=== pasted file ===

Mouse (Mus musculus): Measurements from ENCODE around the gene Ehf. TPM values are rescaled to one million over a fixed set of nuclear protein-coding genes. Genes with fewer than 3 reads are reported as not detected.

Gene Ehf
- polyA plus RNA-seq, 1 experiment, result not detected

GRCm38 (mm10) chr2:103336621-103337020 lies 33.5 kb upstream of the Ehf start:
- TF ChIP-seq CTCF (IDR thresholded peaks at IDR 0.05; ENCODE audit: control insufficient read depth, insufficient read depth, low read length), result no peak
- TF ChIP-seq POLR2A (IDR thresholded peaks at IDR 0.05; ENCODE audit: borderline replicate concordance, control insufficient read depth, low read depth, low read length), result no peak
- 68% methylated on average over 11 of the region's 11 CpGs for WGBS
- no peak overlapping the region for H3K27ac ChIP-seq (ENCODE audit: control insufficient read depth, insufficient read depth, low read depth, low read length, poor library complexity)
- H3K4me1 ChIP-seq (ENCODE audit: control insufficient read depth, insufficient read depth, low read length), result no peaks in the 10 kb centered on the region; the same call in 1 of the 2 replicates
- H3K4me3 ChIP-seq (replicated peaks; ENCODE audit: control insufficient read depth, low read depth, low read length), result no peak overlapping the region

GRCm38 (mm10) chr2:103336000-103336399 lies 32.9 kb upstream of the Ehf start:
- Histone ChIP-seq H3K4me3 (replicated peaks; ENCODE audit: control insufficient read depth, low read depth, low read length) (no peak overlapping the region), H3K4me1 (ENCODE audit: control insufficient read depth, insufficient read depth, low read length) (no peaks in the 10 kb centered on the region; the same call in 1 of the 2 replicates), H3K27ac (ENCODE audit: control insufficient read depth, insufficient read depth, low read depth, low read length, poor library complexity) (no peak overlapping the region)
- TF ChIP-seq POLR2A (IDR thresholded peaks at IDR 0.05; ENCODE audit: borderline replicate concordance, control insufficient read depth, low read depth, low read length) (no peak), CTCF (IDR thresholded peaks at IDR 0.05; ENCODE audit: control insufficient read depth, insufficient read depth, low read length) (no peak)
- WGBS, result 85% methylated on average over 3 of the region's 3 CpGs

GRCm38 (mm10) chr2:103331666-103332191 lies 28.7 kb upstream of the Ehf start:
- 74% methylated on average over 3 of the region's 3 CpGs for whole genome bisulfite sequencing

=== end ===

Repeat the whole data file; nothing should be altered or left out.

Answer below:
Mouse (Mus musculus): Measurements from ENCODE around the gene Ehf. TPM values are rescaled to one million over a fixed set of nuclear protein-coding genes. Genes with fewer than 3 reads are reported as not detected.

Gene Ehf
- polyA plus RNA-seq, 1 experiment, result not detected

GRCm38 (mm10) chr2:103336621-103337020 lies 33.5 kb upstream of the Ehf start:
- TF ChIP-seq CTCF (IDR thresholded peaks at IDR 0.05; ENCODE audit: control insufficient read depth, insufficient read depth, low read length), result no peak
- TF ChIP-seq POLR2A (IDR thresholded peaks at IDR 0.05; ENCODE audit: borderline replicate concordance, control insufficient read depth, low read depth, low read length), result no peak
- 68% methylated on average over 11 of the region's 11 CpGs for WGBS
- no peak overlapping the region for H3K27ac ChIP-seq (ENCODE audit: control insufficient read depth, insufficient read depth, low read depth, low read length, poor library complexity)
- H3K4me1 ChIP-seq (ENCODE audit: control insufficient read depth, insufficient read depth, low read length), result no peaks in the 10 kb centered on the region; the same call in 1 of the 2 replicates
- H3K4me3 ChIP-seq (replicated peaks; ENCODE audit: control insufficient read depth, low read depth, low read length), result no peak overlapping the region

GRCm38 (mm10) chr2:103336000-103336399 lies 32.9 kb upstream of the Ehf start:
- Histone ChIP-seq H3K4me3 (replicated peaks; ENCODE audit: control insufficient read depth, low read depth, low read length) (no peak overlapping the region), H3K4me1 (ENCODE audit: control insufficient read depth, insufficient read depth, low read length) (no peaks in the 10 kb centered on the region; the same call in 1 of the 2 replicates), H3K27ac (ENCODE audit: control insufficient read depth, insufficient read depth, low read depth, low read length, poor library complexity) (no peak overlapping the region)
- TF ChIP-seq POLR2A (IDR thresholded peaks at IDR 0.05; ENCODE audit: borderline replicate concordance, control insufficient read depth, low read depth, low read length) (no peak), CTCF (IDR thresholded peaks at IDR 0.05; ENCODE audit: control insufficient read depth, insufficient read depth, low read length) (no peak)
- WGBS, result 85% methylated on average over 3 of the region's 3 CpGs

GRCm38 (mm10) chr2:103331666-103332191 lies 28.7 kb upstream of the Ehf start:
- 74% methylated on average over 3 of the region's 3 CpGs for whole genome bisulfite sequencing